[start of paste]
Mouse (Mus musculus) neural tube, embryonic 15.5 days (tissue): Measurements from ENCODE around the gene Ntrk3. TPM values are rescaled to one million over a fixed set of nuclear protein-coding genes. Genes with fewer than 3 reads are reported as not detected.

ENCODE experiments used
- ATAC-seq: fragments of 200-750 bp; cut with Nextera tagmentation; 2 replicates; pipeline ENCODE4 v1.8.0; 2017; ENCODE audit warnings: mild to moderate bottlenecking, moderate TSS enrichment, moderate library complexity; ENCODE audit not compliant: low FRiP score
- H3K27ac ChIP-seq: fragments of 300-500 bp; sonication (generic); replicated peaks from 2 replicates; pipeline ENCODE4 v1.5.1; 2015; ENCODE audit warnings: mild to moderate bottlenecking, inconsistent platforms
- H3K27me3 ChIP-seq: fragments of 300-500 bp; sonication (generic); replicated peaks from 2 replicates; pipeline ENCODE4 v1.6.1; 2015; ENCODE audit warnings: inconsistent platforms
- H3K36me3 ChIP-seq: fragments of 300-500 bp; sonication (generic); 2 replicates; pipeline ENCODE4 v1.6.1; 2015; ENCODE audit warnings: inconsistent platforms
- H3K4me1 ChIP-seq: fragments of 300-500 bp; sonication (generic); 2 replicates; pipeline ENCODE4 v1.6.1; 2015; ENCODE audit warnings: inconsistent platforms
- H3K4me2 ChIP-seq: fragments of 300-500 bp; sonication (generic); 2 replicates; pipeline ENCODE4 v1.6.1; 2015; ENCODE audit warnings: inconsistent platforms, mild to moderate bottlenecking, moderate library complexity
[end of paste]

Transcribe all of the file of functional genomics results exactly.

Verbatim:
Mouse (Mus musculus) neural tube, embryonic 15.5 days (tissue): Measurements from ENCODE around the gene Ntrk3. TPM values are rescaled to one million over a fixed set of nuclear protein-coding genes. Genes with fewer than 3 reads are reported as not detected.

ENCODE experiments used
- ATAC-seq: fragments of 200-750 bp; cut with Nextera tagmentation; 2 replicates; pipeline ENCODE4 v1.8.0; 2017; ENCODE audit warnings: mild to moderate bottlenecking, moderate TSS enrichment, moderate library complexity; ENCODE audit not compliant: low FRiP score
- H3K27ac ChIP-seq: fragments of 300-500 bp; sonication (generic); replicated peaks from 2 replicates; pipeline ENCODE4 v1.5.1; 2015; ENCODE audit warnings: mild to moderate bottlenecking, inconsistent platforms
- H3K27me3 ChIP-seq: fragments of 300-500 bp; sonication (generic); replicated peaks from 2 replicates; pipeline ENCODE4 v1.6.1; 2015; ENCODE audit warnings: inconsistent platforms
- H3K36me3 ChIP-seq: fragments of 300-500 bp; sonication (generic); 2 replicates; pipeline ENCODE4 v1.6.1; 2015; ENCODE audit warnings: inconsistent platforms
- H3K4me1 ChIP-seq: fragments of 300-500 bp; sonication (generic); 2 replicates; pipeline ENCODE4 v1.6.1; 2015; ENCODE audit warnings: inconsistent platforms
- H3K4me2 ChIP-seq: fragments of 300-500 bp; sonication (generic); 2 replicates; pipeline ENCODE4 v1.6.1; 2015; ENCODE audit warnings: inconsistent platforms, mild to moderate bottlenecking, moderate library complexity